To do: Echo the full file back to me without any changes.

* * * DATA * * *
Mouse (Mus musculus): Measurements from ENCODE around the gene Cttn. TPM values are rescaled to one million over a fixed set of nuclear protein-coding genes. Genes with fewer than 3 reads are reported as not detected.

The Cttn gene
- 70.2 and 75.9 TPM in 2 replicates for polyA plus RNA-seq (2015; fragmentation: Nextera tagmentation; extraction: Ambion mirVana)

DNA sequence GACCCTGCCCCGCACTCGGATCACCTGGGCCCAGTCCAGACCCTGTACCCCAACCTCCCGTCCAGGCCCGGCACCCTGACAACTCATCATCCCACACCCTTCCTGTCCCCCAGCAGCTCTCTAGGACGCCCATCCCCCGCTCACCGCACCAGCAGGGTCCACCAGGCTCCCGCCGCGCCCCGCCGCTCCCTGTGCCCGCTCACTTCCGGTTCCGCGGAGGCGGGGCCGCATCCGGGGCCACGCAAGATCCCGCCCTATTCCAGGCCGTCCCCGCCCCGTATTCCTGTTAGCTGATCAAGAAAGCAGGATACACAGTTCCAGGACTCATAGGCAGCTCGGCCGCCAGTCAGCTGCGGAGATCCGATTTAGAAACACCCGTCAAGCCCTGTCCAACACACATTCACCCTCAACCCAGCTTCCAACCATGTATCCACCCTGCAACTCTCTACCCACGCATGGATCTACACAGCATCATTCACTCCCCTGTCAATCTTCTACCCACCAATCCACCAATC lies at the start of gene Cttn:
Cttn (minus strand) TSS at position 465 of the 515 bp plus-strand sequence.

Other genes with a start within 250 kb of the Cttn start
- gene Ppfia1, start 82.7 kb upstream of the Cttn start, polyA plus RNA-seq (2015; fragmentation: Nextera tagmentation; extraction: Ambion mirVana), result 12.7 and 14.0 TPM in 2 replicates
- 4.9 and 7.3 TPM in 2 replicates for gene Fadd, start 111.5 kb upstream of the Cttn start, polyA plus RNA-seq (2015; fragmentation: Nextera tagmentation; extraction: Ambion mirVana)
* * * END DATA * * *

Mouse (Mus musculus): Measurements from ENCODE around the gene Cttn. TPM values are rescaled to one million over a fixed set of nuclear protein-coding genes. Genes with fewer than 3 reads are reported as not detected.

The Cttn gene
- 70.2 and 75.9 TPM in 2 replicates for polyA plus RNA-seq (2015; fragmentation: Nextera tagmentation; extraction: Ambion mirVana)

DNA sequence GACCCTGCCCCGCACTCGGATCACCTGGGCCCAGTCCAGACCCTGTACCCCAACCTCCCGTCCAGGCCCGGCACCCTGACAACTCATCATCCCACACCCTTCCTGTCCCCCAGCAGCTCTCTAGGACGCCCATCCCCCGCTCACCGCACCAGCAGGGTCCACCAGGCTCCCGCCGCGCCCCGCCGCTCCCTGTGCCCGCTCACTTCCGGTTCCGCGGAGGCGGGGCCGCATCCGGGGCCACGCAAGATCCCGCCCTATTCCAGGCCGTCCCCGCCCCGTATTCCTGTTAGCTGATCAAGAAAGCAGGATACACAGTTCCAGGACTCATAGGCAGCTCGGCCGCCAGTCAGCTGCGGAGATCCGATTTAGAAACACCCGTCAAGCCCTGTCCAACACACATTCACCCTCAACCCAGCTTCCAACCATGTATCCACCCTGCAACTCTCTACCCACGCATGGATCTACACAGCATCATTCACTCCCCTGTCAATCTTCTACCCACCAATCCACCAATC lies at the start of gene Cttn:
Cttn (minus strand) TSS at position 465 of the 515 bp plus-strand sequence.

Other genes with a start within 250 kb of the Cttn start
- gene Ppfia1, start 82.7 kb upstream of the Cttn start, polyA plus RNA-seq (2015; fragmentation: Nextera tagmentation; extraction: Ambion mirVana), result 12.7 and 14.0 TPM in 2 replicates
- 4.9 and 7.3 TPM in 2 replicates for gene Fadd, start 111.5 kb upstream of the Cttn start, polyA plus RNA-seq (2015; fragmentation: Nextera tagmentation; extraction: Ambion mirVana)